There have been many newspaper articles, news reports and blogs on the subject of the Rolling Stone magazine’s apology for publishing information about an alleged sexual assault at the University of Virginia (UVA) without a thorough fact-finding exercise, and without contacting the alleged perpetrators. Some people blame the accuser, others blame the magazine and the media, while some are somewhere in between. There are those who believe that there has been a lapse in good journalism by some reporters and their sponsor news organizations who print information and innuendos gathered from one source without doing the due diligence of reaching out to the other parties involved in order to conduct adequate fact-finding. Once something is printed, the nuances remain even after a retraction or correction has been made by the reporter. Sexual assault advocates are angry that this apology will deter future reporting of assaults.
It is very critical to note that victims of assault should always report the assault.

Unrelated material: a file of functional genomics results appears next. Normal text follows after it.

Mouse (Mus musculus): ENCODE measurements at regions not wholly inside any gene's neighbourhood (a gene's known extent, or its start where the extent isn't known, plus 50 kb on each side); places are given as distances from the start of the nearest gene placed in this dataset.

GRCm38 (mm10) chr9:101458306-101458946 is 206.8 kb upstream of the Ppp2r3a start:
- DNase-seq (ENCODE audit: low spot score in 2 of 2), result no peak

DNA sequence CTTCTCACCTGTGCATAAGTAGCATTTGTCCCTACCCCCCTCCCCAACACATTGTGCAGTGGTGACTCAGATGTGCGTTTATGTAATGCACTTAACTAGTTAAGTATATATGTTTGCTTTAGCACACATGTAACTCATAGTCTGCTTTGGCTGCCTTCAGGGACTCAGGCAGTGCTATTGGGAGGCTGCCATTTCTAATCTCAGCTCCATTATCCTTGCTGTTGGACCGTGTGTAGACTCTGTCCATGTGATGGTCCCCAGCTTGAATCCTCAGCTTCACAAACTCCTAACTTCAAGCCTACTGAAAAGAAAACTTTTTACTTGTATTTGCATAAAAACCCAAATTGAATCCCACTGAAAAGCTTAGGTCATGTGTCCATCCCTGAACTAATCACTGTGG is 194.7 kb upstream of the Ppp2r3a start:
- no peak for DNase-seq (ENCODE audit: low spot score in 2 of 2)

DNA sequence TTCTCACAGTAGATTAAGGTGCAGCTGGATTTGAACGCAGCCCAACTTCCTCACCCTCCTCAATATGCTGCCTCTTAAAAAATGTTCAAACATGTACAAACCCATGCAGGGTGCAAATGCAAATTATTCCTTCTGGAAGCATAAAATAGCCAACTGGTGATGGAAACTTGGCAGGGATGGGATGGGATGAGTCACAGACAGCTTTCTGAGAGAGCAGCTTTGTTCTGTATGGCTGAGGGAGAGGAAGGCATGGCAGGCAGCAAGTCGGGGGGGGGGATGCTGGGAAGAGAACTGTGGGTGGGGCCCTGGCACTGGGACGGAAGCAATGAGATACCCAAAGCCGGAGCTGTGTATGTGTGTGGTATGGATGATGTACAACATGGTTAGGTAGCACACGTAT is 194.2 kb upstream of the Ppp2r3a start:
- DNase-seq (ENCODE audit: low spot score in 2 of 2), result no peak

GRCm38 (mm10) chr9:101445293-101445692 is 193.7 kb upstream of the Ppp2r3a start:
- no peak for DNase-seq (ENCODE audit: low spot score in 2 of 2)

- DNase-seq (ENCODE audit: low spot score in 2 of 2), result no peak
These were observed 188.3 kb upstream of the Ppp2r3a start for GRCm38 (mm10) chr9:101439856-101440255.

I would like to highlight the article that resonated with me which looked at the events through the eyes of UVA student journalists who not only have to report the story, but live on the same campus daily. What lessons are student reporters learning about the profession they plan to work in? The editor-in-chief of The Cavalier Daily, a student run news outlet at UVA, Rebecca Lim stated that the coverage is part of the students’ daily lives. She said, “We’re reporting on the community that we’re very much a part of. If you take the reporter hat off, at the end of the day you’re a student at the university.”